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  • David Best, Ph.D.

Cascading contagion: Creating environments where recovery contagion can flourish

One of the most exciting things about my job is coming across incredible innovations and initiatives that promote recovery and create the opportunities for recovery to emerge and flourish.

This latest blog is primarily about a prison programme in Virginia, USA, that I have had the good fortune to visit but will also draw on two other sources – one also here in Virginia, and the other in Middlesbrough in the UK – that illustrate the main conceptual point I want to make about the role of professionals and institutions in promoting recovery.

What is the main theoretical point?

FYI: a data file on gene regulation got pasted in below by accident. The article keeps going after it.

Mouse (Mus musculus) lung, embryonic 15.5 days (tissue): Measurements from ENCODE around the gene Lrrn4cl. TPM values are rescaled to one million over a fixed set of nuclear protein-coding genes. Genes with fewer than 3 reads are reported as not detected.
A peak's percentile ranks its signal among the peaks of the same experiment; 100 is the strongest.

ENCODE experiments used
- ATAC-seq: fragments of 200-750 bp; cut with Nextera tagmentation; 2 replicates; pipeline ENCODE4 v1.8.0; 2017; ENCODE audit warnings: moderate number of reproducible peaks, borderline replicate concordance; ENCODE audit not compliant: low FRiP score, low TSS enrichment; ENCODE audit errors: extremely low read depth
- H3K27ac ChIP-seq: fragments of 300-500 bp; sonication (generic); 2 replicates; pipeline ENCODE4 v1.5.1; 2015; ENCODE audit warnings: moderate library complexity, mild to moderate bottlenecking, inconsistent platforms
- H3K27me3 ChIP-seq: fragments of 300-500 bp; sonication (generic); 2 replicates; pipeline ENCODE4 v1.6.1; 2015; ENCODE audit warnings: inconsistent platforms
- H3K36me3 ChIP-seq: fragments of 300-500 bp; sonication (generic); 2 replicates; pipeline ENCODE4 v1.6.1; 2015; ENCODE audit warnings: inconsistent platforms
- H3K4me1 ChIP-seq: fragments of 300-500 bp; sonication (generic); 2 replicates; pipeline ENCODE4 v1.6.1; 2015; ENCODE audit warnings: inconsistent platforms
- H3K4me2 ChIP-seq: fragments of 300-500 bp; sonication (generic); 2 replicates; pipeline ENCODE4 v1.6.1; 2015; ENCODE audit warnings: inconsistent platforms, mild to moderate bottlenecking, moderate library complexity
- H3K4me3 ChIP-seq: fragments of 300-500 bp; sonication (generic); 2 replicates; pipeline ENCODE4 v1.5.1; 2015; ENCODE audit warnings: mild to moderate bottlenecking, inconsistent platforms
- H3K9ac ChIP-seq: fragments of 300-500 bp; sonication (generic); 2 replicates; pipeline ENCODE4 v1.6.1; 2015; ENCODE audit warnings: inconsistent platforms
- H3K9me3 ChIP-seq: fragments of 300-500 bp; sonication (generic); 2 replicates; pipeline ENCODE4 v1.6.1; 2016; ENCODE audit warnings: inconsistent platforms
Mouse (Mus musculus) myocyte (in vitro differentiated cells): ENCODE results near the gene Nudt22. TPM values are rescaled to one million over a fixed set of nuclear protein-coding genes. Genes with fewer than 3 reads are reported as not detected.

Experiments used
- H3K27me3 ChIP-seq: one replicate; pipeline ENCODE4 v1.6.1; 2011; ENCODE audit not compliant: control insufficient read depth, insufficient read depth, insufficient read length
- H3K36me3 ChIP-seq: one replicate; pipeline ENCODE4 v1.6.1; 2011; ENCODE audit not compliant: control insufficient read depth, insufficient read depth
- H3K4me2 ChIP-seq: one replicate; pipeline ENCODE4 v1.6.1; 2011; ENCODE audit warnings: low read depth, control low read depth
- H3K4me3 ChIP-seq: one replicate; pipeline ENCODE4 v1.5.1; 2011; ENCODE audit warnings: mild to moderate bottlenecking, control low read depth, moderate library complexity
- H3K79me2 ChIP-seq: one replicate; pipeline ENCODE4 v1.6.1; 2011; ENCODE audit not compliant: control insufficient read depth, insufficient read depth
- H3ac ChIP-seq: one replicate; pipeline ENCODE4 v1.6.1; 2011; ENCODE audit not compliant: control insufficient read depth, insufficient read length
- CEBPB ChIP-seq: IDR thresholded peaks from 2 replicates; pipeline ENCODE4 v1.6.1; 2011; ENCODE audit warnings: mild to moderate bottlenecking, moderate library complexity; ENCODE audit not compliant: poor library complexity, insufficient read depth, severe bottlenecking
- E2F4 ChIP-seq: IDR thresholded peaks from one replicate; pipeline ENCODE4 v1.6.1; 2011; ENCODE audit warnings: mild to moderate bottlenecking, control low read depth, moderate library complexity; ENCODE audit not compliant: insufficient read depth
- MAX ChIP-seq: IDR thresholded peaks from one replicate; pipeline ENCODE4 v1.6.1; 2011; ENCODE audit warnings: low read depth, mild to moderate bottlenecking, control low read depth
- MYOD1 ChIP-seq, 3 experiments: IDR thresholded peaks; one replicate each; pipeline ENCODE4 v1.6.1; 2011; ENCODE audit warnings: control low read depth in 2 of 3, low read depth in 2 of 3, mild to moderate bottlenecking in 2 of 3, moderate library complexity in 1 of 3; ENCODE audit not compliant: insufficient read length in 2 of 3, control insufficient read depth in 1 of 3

All of my research, and most of the published research would suggest that addiction recovery is primarily (but not exclusively) a process of transmission from peer to peer in both individual and group forms, through processes of social attraction, social learning and social control as outlined in a paper from 2007 by Rudolph Moos. While professionals can, through the power of connection be the catalyst, more often their role is more subtle. The role of professionals, organisations and institutions is to create the conditions that maximise the chances for recovery contagion to flourish – or to extend Don Coyhis’ metaphor of the healing forest, to prepare and fertilise the soil for trees to grow healthy and to flourish (Coyhis, 2002).

Chesterfield HARP: As part of our REC-CAP programme of work building recovery capital measurement we had the honour and privilege of visiting the HARP programme in Chesterfield County Jail. In an inspiring day where programme participants talked of the benefits of a strengths-based approach where they can monitor and chart their own recovery progress, there was a genuine commitment to a Therapeutic Community model.